When a calf is born its rumen is very small, underdeveloped (non-functioning) and sterile. The first inoculation of bacteria comes from the cow as she licks her calf, the environment into which the calf is born and the birth canal if the amniotic sac is broken before the calf’s head emerges. As the calf grows, the types of bacteria in its rumen are gradually replaced by those that are best adapted to what it eats, licks or sucks.
While the calf is suckling the cow and consuming primarily cow’s milk, its rumen does not develop very quickly. This is because most of the milk by-passes the rumen, via the esophageal groove, directly into the abomasum, one of the other compartments, for digestion. Any milk that does enter the rumen does not help development anyway, as rumen function is dependent upon fibre. This is required to feed the microbes in the rumen that will eventually begin the fermentation process.
In a beef suckler herd
In a beef suckler herd, the rumen begins growing at 2 to 3 weeks of age, when the calf starts eating fibre (grass/hay). Environmental populations of microbes, especially those in cow muck that is likely to be on the cows’ teats and on the grass or bedding, further inoculate the rumen with the right sort of bacteria to allow the fermentation process to begin.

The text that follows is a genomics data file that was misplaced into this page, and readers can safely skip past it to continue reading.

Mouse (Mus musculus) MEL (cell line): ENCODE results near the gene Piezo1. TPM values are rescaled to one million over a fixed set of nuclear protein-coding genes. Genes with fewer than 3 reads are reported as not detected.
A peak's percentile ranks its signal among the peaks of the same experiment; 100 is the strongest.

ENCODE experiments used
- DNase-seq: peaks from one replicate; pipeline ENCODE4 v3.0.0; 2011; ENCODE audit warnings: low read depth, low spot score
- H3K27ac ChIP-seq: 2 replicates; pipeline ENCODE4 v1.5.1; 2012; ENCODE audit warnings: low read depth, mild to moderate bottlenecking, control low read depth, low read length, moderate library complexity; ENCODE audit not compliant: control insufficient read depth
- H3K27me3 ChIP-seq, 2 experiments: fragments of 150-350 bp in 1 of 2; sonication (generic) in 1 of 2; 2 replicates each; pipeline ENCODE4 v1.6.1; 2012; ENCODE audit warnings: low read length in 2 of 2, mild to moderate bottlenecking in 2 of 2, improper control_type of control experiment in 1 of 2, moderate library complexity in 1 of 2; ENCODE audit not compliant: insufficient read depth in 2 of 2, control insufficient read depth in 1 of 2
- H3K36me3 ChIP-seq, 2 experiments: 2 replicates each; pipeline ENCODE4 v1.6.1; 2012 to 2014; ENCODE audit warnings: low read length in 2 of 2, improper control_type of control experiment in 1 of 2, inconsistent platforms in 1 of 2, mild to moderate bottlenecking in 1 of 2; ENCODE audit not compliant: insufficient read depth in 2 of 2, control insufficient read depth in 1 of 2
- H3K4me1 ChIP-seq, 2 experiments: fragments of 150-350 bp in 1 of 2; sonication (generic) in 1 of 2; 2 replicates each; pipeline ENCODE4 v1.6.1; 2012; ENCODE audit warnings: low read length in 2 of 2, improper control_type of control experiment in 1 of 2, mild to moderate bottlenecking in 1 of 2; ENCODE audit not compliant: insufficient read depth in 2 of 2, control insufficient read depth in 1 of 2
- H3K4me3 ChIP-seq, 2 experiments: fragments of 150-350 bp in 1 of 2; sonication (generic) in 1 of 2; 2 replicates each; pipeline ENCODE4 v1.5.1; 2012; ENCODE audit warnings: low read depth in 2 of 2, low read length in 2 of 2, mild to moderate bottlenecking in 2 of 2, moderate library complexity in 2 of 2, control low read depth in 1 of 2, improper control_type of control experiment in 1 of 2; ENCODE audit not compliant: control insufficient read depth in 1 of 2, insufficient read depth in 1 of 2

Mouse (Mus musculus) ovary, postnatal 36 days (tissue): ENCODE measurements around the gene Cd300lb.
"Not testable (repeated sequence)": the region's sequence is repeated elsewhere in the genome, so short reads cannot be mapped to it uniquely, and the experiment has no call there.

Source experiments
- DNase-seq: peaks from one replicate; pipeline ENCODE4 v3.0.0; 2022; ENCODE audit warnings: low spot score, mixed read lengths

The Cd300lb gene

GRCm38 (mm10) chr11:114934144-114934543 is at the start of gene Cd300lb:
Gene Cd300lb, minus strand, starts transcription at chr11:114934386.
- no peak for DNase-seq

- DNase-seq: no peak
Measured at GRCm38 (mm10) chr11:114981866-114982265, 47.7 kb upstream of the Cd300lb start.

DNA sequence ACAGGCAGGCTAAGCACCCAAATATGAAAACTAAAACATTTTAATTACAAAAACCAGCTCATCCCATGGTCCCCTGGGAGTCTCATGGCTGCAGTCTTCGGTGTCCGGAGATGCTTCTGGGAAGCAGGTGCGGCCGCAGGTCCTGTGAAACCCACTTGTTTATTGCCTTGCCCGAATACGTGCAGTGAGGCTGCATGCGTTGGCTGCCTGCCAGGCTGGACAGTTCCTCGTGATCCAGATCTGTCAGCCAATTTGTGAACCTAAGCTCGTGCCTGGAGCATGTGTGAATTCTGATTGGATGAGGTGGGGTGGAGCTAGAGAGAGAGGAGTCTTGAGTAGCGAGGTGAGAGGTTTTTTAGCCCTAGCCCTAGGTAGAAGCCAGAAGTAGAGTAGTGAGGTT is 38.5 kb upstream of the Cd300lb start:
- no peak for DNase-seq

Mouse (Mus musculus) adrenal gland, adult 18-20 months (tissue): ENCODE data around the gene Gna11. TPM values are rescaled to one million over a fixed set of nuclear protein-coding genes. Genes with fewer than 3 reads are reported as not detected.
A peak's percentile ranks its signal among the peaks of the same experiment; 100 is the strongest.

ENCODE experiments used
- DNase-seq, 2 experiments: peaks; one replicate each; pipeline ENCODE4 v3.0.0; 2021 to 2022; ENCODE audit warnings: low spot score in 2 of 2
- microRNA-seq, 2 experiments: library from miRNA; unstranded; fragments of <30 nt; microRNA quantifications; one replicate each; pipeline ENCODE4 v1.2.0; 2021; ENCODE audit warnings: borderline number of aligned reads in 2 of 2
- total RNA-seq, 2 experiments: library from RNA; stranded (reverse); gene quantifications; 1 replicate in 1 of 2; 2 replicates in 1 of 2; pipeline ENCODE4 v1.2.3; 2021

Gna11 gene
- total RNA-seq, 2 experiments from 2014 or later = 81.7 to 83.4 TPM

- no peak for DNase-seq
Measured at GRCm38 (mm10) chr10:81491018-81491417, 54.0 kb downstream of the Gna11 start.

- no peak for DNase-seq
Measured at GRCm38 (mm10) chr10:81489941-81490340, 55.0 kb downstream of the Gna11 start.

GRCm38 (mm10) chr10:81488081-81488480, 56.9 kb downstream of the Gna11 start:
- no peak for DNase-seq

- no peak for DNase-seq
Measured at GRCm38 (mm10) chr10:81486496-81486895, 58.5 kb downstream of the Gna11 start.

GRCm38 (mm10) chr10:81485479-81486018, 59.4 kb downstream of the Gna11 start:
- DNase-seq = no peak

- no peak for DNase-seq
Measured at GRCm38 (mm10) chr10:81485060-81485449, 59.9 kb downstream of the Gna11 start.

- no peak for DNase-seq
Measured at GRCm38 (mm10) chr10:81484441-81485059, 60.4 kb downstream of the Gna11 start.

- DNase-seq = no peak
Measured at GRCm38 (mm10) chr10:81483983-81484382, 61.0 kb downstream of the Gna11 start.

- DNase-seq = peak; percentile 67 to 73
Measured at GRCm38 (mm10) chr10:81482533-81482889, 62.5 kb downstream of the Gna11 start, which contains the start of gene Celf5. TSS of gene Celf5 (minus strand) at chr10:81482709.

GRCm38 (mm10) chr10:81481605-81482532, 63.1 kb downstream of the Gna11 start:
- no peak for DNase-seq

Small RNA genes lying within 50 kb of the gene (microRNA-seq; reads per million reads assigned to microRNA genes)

In these early days, the ‘scratch’ effect of fibre is very important for two reasons. Firstly, it stimulates the growth of the many papillae (finger-like villi) that line the rumen wall. It also prevents the build-up of a layer of keratin (from continuously regenerating epithelial cells) on the rumen surface. A keratin layer would reduce absorption, blood-flow and motility and, in extreme cases, lead to degeneration of papillae.
During the first 5 to 6 months of a calf’s life, the rumen goes through a growth and development phase that is disproportionately fast compared to the rest of its body. This is why feeding the calf appropriately during this allometric growth phase is vital for establishing the foundation for optimum rumen function, and therefore health, for the rest of the cow’s life.
A dairy suckler herd is different
You will note that I referred earlier to the growth of the rumen starting at around 2 to 3 weeks in a beef suckler herd. When you run a cow-calf dairy, in effect a dairy suckler herd, this has the potential to have a significant impact on rumen development for the following reason: